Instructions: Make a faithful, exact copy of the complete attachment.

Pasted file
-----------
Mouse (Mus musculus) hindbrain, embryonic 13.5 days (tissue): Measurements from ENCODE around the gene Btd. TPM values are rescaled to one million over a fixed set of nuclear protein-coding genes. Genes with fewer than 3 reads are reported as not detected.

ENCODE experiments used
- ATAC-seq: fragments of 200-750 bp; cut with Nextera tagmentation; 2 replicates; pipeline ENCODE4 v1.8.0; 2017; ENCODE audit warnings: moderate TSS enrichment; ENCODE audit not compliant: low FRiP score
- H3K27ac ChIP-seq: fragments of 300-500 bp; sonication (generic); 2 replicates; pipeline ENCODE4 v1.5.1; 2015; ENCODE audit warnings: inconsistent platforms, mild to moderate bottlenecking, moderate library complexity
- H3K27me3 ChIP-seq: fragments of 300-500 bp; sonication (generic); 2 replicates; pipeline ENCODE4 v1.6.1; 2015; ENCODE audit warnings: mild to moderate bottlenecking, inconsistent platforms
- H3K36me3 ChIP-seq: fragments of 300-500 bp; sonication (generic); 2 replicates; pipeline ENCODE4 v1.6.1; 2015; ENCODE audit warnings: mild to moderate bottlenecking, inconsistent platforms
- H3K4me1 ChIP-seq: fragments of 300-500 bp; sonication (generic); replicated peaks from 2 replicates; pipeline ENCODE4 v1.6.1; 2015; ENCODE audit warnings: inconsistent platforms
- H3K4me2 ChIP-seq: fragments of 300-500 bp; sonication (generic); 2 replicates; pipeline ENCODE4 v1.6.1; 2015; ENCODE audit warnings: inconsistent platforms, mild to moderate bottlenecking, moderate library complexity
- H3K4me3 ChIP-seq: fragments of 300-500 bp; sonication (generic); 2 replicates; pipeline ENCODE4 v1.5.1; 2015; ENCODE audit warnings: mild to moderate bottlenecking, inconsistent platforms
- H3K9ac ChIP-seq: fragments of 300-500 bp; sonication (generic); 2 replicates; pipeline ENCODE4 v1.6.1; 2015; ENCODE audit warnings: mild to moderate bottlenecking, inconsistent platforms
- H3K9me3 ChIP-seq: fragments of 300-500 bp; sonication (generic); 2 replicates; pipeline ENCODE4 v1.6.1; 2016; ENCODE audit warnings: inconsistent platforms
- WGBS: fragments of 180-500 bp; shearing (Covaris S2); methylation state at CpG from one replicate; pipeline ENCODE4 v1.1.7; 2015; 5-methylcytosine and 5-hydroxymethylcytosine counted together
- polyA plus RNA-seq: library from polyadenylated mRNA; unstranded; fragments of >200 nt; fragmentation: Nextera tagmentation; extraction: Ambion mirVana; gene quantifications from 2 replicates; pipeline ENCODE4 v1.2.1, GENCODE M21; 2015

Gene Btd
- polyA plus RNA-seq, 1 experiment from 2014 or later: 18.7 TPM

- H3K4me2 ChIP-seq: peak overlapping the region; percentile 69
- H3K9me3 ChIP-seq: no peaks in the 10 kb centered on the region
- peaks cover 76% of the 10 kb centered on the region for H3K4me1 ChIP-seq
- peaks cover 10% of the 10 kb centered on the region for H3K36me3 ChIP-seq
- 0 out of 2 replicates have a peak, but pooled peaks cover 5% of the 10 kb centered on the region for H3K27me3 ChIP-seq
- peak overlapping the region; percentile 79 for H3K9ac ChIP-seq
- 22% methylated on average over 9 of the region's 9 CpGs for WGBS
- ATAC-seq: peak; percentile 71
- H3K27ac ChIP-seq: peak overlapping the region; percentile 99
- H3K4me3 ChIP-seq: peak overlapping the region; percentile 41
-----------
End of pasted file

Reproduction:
Mouse (Mus musculus) hindbrain, embryonic 13.5 days (tissue): Measurements from ENCODE around the gene Btd. TPM values are rescaled to one million over a fixed set of nuclear protein-coding genes. Genes with fewer than 3 reads are reported as not detected.

ENCODE experiments used
- ATAC-seq: fragments of 200-750 bp; cut with Nextera tagmentation; 2 replicates; pipeline ENCODE4 v1.8.0; 2017; ENCODE audit warnings: moderate TSS enrichment; ENCODE audit not compliant: low FRiP score
- H3K27ac ChIP-seq: fragments of 300-500 bp; sonication (generic); 2 replicates; pipeline ENCODE4 v1.5.1; 2015; ENCODE audit warnings: inconsistent platforms, mild to moderate bottlenecking, moderate library complexity
- H3K27me3 ChIP-seq: fragments of 300-500 bp; sonication (generic); 2 replicates; pipeline ENCODE4 v1.6.1; 2015; ENCODE audit warnings: mild to moderate bottlenecking, inconsistent platforms
- H3K36me3 ChIP-seq: fragments of 300-500 bp; sonication (generic); 2 replicates; pipeline ENCODE4 v1.6.1; 2015; ENCODE audit warnings: mild to moderate bottlenecking, inconsistent platforms
- H3K4me1 ChIP-seq: fragments of 300-500 bp; sonication (generic); replicated peaks from 2 replicates; pipeline ENCODE4 v1.6.1; 2015; ENCODE audit warnings: inconsistent platforms
- H3K4me2 ChIP-seq: fragments of 300-500 bp; sonication (generic); 2 replicates; pipeline ENCODE4 v1.6.1; 2015; ENCODE audit warnings: inconsistent platforms, mild to moderate bottlenecking, moderate library complexity
- H3K4me3 ChIP-seq: fragments of 300-500 bp; sonication (generic); 2 replicates; pipeline ENCODE4 v1.5.1; 2015; ENCODE audit warnings: mild to moderate bottlenecking, inconsistent platforms
- H3K9ac ChIP-seq: fragments of 300-500 bp; sonication (generic); 2 replicates; pipeline ENCODE4 v1.6.1; 2015; ENCODE audit warnings: mild to moderate bottlenecking, inconsistent platforms
- H3K9me3 ChIP-seq: fragments of 300-500 bp; sonication (generic); 2 replicates; pipeline ENCODE4 v1.6.1; 2016; ENCODE audit warnings: inconsistent platforms
- WGBS: fragments of 180-500 bp; shearing (Covaris S2); methylation state at CpG from one replicate; pipeline ENCODE4 v1.1.7; 2015; 5-methylcytosine and 5-hydroxymethylcytosine counted together
- polyA plus RNA-seq: library from polyadenylated mRNA; unstranded; fragments of >200 nt; fragmentation: Nextera tagmentation; extraction: Ambion mirVana; gene quantifications from 2 replicates; pipeline ENCODE4 v1.2.1, GENCODE M21; 2015

Gene Btd
- polyA plus RNA-seq, 1 experiment from 2014 or later: 18.7 TPM

- H3K4me2 ChIP-seq: peak overlapping the region; percentile 69
- H3K9me3 ChIP-seq: no peaks in the 10 kb centered on the region
- peaks cover 76% of the 10 kb centered on the region for H3K4me1 ChIP-seq
- peaks cover 10% of the 10 kb centered on the region for H3K36me3 ChIP-seq
- 0 out of 2 replicates have a peak, but pooled peaks cover 5% of the 10 kb centered on the region for H3K27me3 ChIP-seq
- peak overlapping the region; percentile 79 for H3K9ac ChIP-seq
- 22% methylated on average over 9 of the region's 9 CpGs for WGBS
- ATAC-seq: peak; percentile 71
- H3K27ac ChIP-seq: peak overlapping the region; percentile 99
- H3K4me3 ChIP-seq: peak overlapping the region; percentile 41